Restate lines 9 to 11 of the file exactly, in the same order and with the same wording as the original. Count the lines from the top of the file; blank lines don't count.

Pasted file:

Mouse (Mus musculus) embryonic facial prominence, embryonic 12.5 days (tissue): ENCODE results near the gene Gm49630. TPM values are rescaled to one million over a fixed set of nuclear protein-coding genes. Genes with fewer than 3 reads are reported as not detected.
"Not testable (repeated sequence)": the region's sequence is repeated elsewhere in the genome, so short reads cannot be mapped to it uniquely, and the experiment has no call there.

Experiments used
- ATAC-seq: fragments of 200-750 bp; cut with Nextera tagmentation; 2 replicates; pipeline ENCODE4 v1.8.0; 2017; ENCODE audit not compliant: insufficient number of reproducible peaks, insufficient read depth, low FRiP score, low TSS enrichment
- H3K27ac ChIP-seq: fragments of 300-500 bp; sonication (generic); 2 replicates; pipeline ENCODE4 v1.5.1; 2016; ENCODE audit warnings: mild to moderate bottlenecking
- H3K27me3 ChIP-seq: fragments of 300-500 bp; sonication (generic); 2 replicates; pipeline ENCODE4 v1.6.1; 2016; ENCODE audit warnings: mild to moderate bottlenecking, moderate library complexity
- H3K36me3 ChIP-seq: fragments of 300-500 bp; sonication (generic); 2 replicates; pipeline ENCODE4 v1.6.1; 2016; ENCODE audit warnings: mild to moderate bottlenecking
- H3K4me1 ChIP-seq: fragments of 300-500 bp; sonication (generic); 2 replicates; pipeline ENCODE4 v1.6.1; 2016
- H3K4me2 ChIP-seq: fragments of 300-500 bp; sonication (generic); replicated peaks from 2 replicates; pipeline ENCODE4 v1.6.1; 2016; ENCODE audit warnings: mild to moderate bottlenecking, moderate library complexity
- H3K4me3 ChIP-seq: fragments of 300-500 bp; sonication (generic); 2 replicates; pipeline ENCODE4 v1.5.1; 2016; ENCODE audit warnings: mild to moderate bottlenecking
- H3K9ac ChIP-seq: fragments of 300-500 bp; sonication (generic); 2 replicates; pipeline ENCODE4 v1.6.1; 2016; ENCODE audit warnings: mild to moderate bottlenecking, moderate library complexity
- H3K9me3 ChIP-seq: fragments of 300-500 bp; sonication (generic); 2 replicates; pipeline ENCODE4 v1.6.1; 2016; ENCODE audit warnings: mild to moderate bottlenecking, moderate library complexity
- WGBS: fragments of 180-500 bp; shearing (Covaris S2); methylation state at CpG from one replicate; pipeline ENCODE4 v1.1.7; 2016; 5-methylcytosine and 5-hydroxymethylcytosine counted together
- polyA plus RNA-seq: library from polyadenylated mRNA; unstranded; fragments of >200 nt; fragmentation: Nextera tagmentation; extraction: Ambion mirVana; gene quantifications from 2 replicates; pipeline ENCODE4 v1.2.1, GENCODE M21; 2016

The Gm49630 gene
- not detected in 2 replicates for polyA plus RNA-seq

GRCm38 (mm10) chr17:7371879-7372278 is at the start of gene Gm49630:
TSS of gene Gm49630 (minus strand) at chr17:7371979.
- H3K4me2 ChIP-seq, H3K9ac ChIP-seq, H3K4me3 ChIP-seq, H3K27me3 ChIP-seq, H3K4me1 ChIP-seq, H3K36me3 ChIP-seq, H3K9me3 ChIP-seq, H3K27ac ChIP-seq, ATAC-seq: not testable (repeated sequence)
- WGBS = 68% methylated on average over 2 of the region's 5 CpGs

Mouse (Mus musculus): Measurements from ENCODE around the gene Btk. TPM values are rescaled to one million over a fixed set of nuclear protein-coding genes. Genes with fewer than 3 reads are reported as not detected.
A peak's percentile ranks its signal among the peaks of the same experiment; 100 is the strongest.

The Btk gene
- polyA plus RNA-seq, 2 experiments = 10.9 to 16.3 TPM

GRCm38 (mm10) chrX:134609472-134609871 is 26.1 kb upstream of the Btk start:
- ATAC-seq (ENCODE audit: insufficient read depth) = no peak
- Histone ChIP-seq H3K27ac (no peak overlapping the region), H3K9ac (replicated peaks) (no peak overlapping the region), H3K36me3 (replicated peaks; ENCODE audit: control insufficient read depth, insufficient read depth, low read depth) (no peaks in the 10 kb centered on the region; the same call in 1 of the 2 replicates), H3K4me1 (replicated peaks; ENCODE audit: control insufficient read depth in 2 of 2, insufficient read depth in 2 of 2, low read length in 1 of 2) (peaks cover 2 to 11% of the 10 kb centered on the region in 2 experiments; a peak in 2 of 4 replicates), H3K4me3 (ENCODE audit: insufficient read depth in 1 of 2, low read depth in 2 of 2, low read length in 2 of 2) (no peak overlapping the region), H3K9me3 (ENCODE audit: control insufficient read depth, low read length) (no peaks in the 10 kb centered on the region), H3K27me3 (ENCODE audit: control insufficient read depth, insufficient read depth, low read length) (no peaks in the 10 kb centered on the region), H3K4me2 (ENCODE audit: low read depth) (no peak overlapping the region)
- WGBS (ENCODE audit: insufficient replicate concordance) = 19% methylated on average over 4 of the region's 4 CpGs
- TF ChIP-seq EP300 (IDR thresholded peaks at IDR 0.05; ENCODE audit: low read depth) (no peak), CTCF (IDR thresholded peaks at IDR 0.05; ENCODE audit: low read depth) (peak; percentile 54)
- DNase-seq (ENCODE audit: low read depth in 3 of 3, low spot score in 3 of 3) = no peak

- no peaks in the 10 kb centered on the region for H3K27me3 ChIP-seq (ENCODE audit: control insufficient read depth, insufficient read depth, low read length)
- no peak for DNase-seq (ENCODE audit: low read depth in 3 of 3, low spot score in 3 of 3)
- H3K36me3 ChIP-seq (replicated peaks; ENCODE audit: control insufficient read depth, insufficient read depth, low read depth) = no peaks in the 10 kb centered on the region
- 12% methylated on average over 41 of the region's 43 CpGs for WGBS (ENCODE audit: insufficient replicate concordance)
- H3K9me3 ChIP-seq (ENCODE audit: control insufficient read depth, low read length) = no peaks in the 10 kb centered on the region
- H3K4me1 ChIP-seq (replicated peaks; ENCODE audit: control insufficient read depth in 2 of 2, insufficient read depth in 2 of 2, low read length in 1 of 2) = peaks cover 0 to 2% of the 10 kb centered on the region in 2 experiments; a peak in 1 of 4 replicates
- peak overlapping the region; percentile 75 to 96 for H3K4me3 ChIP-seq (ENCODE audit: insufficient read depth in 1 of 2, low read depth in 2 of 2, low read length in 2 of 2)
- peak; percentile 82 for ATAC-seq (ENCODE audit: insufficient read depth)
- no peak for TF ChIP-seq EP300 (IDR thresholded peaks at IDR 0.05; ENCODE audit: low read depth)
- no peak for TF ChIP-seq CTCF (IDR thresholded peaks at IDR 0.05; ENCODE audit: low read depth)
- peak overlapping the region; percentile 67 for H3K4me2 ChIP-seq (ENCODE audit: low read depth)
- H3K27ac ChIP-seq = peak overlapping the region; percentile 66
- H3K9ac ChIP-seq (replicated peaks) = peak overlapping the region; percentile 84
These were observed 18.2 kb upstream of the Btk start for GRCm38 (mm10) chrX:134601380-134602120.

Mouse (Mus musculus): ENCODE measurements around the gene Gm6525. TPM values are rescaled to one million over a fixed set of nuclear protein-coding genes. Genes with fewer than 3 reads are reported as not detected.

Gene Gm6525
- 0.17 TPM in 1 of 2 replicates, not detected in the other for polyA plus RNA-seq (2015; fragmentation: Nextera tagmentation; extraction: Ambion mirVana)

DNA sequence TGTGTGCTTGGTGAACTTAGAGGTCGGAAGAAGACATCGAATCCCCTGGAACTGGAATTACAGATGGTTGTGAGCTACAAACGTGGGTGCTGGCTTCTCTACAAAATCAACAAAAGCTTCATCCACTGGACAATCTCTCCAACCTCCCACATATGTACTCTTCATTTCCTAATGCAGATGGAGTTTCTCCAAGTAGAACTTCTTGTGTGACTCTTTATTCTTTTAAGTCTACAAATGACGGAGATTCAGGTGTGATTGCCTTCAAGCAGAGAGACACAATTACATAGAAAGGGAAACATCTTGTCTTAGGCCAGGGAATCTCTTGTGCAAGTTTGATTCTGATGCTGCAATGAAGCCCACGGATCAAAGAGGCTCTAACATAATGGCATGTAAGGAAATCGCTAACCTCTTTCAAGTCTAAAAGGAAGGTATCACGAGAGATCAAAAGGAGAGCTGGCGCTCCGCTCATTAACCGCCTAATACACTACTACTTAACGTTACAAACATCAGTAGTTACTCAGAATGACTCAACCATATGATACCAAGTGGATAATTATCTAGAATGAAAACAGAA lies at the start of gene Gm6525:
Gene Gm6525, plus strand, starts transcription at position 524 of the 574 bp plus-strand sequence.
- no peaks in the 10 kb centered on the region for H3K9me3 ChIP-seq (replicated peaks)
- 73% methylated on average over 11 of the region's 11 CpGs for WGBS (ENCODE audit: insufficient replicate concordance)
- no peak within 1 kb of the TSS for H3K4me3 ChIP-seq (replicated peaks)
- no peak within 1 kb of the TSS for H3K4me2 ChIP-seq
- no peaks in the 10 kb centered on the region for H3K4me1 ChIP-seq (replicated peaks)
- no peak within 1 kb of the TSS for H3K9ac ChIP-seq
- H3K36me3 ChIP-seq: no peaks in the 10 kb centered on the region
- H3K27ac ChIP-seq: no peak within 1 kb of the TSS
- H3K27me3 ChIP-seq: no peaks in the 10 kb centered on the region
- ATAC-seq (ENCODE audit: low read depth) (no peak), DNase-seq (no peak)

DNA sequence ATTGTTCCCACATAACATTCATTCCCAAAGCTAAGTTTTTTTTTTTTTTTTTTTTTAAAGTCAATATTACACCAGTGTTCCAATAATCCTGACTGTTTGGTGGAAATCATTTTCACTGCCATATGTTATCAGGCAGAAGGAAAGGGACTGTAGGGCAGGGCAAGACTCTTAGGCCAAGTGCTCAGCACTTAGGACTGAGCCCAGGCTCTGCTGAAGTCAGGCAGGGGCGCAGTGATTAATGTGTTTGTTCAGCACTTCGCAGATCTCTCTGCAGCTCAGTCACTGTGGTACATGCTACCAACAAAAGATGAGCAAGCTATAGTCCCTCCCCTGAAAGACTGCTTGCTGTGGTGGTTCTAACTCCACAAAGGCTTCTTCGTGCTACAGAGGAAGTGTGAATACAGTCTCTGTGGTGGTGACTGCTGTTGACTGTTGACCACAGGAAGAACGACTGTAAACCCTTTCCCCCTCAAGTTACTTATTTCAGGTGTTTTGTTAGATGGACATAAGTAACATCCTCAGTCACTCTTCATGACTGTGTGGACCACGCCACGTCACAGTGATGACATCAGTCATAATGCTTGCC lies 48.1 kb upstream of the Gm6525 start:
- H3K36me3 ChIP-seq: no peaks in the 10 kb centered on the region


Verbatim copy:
- H3K4me2 ChIP-seq: fragments of 300-500 bp; sonication (generic); replicated peaks from 2 replicates; pipeline ENCODE4 v1.6.1; 2016; ENCODE audit warnings: mild to moderate bottlenecking, moderate library complexity
- H3K4me3 ChIP-seq: fragments of 300-500 bp; sonication (generic); 2 replicates; pipeline ENCODE4 v1.5.1; 2016; ENCODE audit warnings: mild to moderate bottlenecking
- H3K9ac ChIP-seq: fragments of 300-500 bp; sonication (generic); 2 replicates; pipeline ENCODE4 v1.6.1; 2016; ENCODE audit warnings: mild to moderate bottlenecking, moderate library complexity